Wednesday, June 15, 2011

Summer Reading: Devotional Classics

As I've said in the past, "Being a teacher has its perks." One of them being the summer in which school's out and we're free to lounge poolside sipping on virgin piƱa coladas. Oh, the picture of an almost perfect day. And by almost perfect, I simply mean that it would be perfect if I had my husband by my side and of course, a good book.

You will know this if you are a teacher, but just because we're on vacation doesn't mean we no longer have responsibilities. Even while on summer vacation the drudgery that comes along with making the bed, doing laundry and washing dishes follows. Thankfully though, there is just a little more time to do everything.

And with that excess time comes a great danger. The temptation to dwindle away the days in those things that may very well be fun but perhaps offer little sustenance in the long haul. For that reason, I have asked the Lord to help me use my time wisely this summer. At the end of August I want to be able to look back and see exactly where I invested my time and not regret wasting a single second.

With that prayer, came the opportunity for growth. Just yesterday I picked up another one of my hubby's books. This one he purchased at the suggestion of one of his professors. It is titled, Devotional Classics and is edited by Richard J. Foster whose book, Celebration of Discipline, I credit to helping change my life. I thought it particularly fascinating that even seminary students are encouraged to read a devotional. I don't know if I'm the only one, but having 66 books in the bible to choose from can represent a challenge for me on more than one occasion. "Where should I start today? How many verses or chapters should I read? What book has to do with what I am feeling right now? Which character in the bible could I best relate to at this very moment in my life?" Those are just a few of the questions I ask myself when grabbing my hardcover NLT Women's Devotional Bible in my hand. However, after Day 2, I am convinced that picking up my hubby's seminary devotional is almost as if I had discovered gold during the California Gold Rush. I'm relishing in the words of these great men of the faith and waiting expectantly on what the Lord will do in me.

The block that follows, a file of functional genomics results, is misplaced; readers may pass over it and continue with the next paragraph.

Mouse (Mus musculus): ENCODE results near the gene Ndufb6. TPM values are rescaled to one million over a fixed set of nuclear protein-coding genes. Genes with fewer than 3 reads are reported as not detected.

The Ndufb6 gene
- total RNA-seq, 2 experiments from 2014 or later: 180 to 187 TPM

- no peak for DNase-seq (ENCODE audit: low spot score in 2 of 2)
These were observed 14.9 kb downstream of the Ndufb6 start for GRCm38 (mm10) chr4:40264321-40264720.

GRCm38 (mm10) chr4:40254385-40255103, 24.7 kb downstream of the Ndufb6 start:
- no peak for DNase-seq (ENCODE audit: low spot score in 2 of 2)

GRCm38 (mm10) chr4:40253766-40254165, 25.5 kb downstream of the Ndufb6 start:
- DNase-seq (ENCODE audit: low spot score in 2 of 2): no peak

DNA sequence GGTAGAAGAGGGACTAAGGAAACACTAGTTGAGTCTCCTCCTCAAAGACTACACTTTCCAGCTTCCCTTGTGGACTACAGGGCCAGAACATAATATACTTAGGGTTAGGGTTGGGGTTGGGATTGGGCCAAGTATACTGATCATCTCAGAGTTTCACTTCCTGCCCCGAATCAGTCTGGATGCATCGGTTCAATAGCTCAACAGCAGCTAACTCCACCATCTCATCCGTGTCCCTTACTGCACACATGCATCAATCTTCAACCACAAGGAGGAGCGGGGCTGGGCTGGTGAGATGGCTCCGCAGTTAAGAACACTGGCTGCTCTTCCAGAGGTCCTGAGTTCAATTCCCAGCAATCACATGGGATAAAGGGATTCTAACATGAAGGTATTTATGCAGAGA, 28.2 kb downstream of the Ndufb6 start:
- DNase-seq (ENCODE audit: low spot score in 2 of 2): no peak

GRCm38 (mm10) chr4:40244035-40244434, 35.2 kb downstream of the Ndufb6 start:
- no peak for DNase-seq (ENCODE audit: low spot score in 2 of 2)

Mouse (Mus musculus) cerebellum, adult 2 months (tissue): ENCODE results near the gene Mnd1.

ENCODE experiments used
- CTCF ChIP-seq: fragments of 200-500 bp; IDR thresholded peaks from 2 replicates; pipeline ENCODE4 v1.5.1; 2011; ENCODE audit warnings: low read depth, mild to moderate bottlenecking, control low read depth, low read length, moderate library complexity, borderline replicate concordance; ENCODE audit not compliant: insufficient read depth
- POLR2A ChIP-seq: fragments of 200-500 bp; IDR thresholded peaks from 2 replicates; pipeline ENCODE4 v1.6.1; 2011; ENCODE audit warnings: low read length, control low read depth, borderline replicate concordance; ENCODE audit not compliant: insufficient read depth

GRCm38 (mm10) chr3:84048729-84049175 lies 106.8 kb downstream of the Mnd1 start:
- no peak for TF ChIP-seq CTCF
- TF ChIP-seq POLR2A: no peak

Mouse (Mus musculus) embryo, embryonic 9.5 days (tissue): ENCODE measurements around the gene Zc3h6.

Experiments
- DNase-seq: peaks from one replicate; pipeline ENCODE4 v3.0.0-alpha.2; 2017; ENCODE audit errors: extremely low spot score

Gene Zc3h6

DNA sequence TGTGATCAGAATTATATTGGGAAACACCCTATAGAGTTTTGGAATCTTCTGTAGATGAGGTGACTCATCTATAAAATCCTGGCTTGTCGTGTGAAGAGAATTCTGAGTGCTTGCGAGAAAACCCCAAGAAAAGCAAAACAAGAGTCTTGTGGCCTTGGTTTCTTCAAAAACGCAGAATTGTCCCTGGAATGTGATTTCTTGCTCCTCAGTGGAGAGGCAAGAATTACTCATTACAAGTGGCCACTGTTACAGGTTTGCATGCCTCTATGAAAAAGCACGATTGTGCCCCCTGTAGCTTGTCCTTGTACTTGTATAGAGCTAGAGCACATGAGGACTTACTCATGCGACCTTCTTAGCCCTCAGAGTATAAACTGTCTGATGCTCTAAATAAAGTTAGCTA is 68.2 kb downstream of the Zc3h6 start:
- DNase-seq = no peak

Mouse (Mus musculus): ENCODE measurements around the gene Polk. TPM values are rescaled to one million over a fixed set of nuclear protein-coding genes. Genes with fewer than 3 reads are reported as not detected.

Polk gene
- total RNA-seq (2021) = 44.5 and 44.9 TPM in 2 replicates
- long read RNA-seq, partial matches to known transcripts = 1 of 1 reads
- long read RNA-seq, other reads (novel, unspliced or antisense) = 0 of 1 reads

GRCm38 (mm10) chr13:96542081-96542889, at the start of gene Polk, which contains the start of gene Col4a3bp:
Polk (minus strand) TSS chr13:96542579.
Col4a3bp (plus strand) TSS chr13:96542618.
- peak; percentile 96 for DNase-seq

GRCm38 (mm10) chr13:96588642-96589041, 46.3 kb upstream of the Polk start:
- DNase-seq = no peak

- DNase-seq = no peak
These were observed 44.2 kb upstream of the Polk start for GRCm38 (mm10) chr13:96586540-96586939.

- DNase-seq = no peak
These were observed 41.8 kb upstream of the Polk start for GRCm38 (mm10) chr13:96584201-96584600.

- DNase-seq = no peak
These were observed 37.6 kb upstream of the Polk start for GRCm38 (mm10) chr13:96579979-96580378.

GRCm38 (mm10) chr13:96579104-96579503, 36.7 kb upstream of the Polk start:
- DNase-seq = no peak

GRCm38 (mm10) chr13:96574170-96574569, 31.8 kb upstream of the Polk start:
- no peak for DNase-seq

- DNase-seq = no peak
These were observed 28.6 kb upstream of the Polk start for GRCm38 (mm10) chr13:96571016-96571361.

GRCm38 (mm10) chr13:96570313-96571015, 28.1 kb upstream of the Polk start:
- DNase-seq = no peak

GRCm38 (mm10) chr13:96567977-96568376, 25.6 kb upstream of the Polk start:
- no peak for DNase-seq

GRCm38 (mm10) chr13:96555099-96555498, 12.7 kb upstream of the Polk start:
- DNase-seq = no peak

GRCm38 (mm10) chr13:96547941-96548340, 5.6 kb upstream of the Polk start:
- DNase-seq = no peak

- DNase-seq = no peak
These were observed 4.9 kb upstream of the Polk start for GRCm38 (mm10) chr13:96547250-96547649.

"Nondiscipleship costs abiding peace, a life penetrated throughout by love, faith that sees everything in the light of God's overriding goveranance for good, hopefulness that stands firm in the most discouraging of circumstances, power to do what is right and withstand the forces of evil. In short, it costs exactly that abundance of life Jesus said he came to bring." - Dallas Willard

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